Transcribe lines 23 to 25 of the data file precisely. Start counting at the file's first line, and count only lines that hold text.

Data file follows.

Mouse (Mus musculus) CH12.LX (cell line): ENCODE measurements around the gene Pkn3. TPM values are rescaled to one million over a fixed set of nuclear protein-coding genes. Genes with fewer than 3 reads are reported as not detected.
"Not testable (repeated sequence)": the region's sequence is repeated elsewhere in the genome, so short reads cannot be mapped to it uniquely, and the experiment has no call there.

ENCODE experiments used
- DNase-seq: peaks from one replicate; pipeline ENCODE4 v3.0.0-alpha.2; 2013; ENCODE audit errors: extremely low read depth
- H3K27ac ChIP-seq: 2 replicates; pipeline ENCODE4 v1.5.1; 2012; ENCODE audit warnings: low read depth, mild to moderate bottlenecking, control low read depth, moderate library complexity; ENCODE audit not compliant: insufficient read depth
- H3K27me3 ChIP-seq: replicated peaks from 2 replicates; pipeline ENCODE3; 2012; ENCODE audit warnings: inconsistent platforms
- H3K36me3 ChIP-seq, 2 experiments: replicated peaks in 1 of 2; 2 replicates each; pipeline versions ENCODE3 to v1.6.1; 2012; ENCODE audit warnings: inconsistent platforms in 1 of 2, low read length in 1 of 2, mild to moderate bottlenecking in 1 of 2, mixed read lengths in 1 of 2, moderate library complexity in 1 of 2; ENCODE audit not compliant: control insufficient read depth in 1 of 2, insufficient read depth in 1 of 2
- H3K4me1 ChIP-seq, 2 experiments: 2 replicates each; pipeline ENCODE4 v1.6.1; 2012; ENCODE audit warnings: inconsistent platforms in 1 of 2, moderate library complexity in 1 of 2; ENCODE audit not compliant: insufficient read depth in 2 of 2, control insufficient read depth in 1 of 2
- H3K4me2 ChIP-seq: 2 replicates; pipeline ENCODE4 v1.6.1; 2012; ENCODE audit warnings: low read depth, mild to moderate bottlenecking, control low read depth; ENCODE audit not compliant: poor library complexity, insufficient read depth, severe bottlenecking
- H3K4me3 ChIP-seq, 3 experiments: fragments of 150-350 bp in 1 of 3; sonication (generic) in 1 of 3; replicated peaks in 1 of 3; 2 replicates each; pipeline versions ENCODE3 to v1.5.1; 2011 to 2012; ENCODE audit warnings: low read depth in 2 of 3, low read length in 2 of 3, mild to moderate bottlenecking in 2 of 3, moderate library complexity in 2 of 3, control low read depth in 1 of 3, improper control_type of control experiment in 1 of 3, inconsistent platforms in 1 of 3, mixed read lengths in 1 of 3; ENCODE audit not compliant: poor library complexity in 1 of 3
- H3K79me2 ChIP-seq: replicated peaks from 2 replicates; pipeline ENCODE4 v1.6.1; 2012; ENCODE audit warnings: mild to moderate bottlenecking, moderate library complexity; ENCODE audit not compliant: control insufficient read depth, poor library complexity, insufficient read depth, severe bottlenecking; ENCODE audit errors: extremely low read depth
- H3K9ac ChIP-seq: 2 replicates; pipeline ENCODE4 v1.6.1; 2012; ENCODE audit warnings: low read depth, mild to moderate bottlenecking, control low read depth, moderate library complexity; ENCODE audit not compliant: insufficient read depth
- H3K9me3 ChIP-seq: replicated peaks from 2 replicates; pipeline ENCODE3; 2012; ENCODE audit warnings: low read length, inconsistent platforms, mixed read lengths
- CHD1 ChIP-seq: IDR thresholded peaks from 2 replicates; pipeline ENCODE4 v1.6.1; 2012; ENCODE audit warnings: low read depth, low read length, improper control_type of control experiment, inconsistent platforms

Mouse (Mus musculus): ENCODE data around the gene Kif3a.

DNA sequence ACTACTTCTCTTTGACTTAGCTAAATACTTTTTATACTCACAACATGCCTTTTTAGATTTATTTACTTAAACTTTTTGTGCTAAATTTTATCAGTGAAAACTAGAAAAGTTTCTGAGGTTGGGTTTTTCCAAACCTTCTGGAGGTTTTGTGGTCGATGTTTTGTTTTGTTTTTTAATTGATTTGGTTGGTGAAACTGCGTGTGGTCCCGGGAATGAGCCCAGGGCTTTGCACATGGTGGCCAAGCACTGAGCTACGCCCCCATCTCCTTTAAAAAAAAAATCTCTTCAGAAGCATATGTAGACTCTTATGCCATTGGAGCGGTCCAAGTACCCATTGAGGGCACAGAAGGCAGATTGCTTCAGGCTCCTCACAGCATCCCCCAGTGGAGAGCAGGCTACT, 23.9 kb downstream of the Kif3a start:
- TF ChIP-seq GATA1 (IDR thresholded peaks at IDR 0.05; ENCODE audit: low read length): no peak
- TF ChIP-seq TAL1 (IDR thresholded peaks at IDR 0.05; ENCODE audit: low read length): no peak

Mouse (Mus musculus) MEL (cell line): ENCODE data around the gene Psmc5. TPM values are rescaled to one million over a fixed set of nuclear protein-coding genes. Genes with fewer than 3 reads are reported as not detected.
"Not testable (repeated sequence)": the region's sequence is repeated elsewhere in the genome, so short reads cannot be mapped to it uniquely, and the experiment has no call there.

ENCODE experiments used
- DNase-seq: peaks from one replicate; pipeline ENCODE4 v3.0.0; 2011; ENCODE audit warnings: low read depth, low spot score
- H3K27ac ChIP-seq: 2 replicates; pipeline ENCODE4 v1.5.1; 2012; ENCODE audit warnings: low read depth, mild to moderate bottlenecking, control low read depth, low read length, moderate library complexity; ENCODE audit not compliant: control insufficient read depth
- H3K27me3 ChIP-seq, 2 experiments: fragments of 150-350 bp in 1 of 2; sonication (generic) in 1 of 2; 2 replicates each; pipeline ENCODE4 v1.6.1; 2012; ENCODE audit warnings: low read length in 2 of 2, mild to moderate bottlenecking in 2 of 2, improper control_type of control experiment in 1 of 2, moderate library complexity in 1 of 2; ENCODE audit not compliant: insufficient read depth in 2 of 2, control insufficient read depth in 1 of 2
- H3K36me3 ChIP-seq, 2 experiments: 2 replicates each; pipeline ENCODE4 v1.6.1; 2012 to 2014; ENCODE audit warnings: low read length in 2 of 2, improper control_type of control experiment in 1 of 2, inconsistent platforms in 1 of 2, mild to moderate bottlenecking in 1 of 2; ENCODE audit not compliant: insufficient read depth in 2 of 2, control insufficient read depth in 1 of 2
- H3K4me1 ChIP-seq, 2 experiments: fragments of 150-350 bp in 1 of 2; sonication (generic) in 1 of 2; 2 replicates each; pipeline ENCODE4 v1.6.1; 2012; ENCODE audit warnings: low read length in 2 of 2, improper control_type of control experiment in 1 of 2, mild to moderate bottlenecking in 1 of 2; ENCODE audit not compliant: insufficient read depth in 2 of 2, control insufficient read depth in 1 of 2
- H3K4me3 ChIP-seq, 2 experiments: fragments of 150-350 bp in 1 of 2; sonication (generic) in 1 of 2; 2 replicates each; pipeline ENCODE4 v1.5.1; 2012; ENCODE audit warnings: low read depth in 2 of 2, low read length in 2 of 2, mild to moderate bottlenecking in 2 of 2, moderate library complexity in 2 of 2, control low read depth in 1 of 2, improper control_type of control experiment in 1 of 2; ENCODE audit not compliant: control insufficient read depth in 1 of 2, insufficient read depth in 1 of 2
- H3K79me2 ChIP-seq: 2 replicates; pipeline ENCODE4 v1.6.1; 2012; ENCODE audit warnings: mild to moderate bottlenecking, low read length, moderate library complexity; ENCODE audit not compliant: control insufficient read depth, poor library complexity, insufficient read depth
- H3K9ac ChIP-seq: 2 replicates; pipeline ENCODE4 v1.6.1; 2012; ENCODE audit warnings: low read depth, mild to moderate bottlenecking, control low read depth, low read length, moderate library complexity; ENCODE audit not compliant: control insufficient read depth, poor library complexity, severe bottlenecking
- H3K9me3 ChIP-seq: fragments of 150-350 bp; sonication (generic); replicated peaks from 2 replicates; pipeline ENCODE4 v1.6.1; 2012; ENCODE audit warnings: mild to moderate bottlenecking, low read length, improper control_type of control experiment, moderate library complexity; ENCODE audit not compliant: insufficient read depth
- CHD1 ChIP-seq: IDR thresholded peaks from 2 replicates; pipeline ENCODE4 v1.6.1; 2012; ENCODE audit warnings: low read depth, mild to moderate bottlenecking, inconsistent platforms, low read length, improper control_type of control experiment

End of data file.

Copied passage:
- H3K27ac ChIP-seq: 2 replicates; pipeline ENCODE4 v1.5.1; 2012; ENCODE audit warnings: low read depth, mild to moderate bottlenecking, control low read depth, low read length, moderate library complexity; ENCODE audit not compliant: control insufficient read depth
- H3K27me3 ChIP-seq, 2 experiments: fragments of 150-350 bp in 1 of 2; sonication (generic) in 1 of 2; 2 replicates each; pipeline ENCODE4 v1.6.1; 2012; ENCODE audit warnings: low read length in 2 of 2, mild to moderate bottlenecking in 2 of 2, improper control_type of control experiment in 1 of 2, moderate library complexity in 1 of 2; ENCODE audit not compliant: insufficient read depth in 2 of 2, control insufficient read depth in 1 of 2
- H3K36me3 ChIP-seq, 2 experiments: 2 replicates each; pipeline ENCODE4 v1.6.1; 2012 to 2014; ENCODE audit warnings: low read length in 2 of 2, improper control_type of control experiment in 1 of 2, inconsistent platforms in 1 of 2, mild to moderate bottlenecking in 1 of 2; ENCODE audit not compliant: insufficient read depth in 2 of 2, control insufficient read depth in 1 of 2